Fur Seals

by Michael Gilkes

 

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'Don't go looking for Antarctica without this book.' - Susan Solomon

 

 


In February 1947 in the ‘villa’ at Leith Harbour, Neil Rankin, the author of Antarctic Isle, one of the finest books on South Georgia (the plates for the illustrations of which were developed in the X-ray film tanks of my hospital) asked me, ‘Doc! Can you keep a secret?’.

He had just returned from a further trip with his two-man Shetlander crew in his converted ex-RNLI lifeboat Albatross to the western end of the island. Their particular objective was the study and recording of the albatross colonies in and around the Bay of Isles.

I naturally replied that I thought I could, and he explained that they had sighted five pairs of fur seals at Bird Island.

The reason for discretion was very apparent. The fur seals of South Georgia were extinct and had been since the middle of the 19th century following the slaughter inflicted by American, British and French sealers once the discoveries of Cook Bellingshausen and Palmer, amongst many others, became widely known. Their descriptions of beaches packed with a myriad of both elephant and fur seals and their characteristic groups of bulls, female harems and young aroused a hurricane of cupidity and the prospect of financial gain.

The development in New England, USA, in the late 18th century of a new process for the trimming of the guard hairs of seal pelts coupled with a massive increased demand for oils for lighting and lubrication led to a Southern Ocean gold rush and an apocalyptic slaughter of the inhabitants of the shores of the sub-Antarctic islands. A significant stimulus was a nearly insatiable market for fur products, hats, shoes and felt in China.

The numbers involved testifying to the almost incredible population figures. The numbers of skins procured totalled millions. The tallies of cargoes of individual ships, such as Palmer’s Hero with 50,000 on board her 70 tons, are almost unbelievable. But these ravages are well documented, and while the elephant seal populations survived in significant numbers, by the time sub-Antarctic whaling began in the early 20th century the fur seal populations even showed no signs of recovery towards their earlier numbers until a sudden explosive return in the second half of the 20th century.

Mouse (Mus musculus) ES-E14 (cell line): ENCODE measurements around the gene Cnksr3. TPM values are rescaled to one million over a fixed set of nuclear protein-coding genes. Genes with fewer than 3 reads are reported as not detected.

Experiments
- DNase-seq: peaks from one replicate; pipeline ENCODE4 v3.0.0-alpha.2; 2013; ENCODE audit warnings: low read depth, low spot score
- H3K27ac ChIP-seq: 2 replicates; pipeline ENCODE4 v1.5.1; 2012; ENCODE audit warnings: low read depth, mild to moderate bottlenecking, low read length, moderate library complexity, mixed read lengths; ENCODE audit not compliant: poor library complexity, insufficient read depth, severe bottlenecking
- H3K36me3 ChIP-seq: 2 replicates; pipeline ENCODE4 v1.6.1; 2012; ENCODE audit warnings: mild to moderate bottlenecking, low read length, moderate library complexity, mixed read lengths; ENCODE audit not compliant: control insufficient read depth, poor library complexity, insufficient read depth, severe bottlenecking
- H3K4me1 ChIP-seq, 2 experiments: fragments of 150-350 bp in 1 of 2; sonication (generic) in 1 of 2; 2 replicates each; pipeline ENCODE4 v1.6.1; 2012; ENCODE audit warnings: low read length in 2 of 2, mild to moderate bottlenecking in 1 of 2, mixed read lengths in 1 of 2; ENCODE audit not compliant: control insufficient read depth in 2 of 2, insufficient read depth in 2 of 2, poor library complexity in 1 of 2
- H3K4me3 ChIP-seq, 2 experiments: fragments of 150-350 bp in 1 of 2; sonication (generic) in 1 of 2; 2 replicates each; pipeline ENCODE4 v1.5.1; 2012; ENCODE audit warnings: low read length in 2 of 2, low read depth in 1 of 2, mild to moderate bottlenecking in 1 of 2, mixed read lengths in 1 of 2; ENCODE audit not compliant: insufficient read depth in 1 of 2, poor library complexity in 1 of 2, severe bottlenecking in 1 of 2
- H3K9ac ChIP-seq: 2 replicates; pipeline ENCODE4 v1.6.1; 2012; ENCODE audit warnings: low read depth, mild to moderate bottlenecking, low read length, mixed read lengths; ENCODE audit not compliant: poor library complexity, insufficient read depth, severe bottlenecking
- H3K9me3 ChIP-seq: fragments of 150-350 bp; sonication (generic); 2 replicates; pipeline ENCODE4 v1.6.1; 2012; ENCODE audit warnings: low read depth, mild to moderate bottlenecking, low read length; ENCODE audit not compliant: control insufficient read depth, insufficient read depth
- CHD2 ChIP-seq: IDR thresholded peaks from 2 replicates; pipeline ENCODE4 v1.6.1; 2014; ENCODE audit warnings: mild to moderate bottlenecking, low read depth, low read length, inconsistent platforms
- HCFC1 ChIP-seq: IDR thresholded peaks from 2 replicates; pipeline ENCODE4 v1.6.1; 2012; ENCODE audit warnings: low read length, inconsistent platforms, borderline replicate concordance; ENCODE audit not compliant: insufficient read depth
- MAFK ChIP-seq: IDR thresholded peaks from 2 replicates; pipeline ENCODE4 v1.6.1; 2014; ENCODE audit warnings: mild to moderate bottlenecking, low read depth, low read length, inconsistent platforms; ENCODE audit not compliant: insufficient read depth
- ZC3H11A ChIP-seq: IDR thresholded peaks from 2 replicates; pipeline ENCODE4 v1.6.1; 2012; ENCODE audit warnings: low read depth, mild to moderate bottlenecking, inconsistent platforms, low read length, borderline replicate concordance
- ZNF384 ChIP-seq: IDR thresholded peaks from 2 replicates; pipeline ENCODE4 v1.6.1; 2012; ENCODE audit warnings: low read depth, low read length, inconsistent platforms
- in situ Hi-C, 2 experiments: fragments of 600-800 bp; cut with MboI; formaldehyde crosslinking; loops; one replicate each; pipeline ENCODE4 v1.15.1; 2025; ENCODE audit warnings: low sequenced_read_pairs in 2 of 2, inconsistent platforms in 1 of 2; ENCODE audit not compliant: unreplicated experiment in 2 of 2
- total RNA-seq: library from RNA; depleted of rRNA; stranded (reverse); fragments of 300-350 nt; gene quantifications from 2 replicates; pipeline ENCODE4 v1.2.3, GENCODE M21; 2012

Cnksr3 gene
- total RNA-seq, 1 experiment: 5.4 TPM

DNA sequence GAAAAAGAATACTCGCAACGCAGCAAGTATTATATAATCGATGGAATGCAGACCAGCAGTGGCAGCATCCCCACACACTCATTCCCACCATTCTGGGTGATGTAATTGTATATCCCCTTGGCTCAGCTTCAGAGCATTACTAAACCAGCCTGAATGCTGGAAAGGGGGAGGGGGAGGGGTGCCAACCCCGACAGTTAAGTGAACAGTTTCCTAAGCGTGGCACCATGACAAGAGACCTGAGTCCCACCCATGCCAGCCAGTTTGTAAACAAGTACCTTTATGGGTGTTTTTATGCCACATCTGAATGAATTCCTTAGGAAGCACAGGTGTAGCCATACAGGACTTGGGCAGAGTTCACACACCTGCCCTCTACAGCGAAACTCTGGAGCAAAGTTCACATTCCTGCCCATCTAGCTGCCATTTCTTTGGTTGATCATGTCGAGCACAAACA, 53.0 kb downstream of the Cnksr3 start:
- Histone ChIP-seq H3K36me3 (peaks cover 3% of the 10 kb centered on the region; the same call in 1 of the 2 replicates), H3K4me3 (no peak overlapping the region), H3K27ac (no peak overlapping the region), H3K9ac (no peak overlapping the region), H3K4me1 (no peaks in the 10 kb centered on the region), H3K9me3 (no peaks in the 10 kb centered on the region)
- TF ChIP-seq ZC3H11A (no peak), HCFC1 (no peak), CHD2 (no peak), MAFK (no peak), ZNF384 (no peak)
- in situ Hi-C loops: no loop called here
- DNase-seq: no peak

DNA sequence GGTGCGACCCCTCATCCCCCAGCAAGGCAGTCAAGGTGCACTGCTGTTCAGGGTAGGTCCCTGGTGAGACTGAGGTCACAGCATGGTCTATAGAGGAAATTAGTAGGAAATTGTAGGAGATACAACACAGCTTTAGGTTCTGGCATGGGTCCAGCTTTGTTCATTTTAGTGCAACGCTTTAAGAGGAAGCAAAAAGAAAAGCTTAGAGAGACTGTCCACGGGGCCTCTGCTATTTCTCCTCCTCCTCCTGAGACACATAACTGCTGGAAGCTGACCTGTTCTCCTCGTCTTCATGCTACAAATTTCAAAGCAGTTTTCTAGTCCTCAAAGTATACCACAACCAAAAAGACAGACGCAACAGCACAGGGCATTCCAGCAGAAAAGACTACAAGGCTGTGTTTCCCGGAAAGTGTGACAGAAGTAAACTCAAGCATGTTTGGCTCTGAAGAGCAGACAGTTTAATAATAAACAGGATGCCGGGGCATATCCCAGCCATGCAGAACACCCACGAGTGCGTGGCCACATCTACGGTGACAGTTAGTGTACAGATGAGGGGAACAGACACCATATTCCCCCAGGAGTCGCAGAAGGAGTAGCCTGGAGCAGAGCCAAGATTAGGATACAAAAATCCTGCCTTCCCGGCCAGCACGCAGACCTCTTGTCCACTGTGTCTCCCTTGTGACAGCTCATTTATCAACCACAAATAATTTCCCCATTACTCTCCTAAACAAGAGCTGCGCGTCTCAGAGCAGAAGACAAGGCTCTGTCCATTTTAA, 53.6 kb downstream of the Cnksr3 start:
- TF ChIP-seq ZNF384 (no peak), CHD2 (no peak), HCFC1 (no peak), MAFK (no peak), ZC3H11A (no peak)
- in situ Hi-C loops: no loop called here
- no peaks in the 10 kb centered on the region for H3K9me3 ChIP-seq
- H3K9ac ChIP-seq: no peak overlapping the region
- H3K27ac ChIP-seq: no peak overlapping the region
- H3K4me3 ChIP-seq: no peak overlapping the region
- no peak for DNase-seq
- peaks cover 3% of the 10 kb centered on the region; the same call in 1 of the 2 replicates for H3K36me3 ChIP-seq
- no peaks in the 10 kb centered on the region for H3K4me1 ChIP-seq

Nonetheless, it is interesting to note that in the narratives of Antarctic expeditions fur seals are conspicuous in the absence of reported sightings and encounters. Shackleton had no problem with them at Elephant Island or South Georgia. Indeed, while living in South Georgia it was a pleasant activity to visit and observe the activities of the elephant seal colonies while enjoying an entirely risk-free perambulation of one’s local shore - though it should be noted that for the majority of whalers little time was available to do so as the ever-driving quest to make even more penge remained paramount.

On a return to South Georgia 40 years on, memory of Rankin’s observation evoked an almost incredulous reaction. The pugnacious aggressive nature of the animals, even more than their proliferation on favourite walk sites, combined with their ability, at least for short distances, to move faster than humans, led to a feeling of a lost paradise. Where the gentle prodding of a rearing elephant bull was basically an entertainment, paralleled by gentle stimulation of ‘weaners’ slothfully working off their reserves of fat in preparation for their first venture into the ocean, the fact that fur seal bites can be seriously damaging as well as introducing some distinctively unwelcome bacteria is not to be lightly discounted.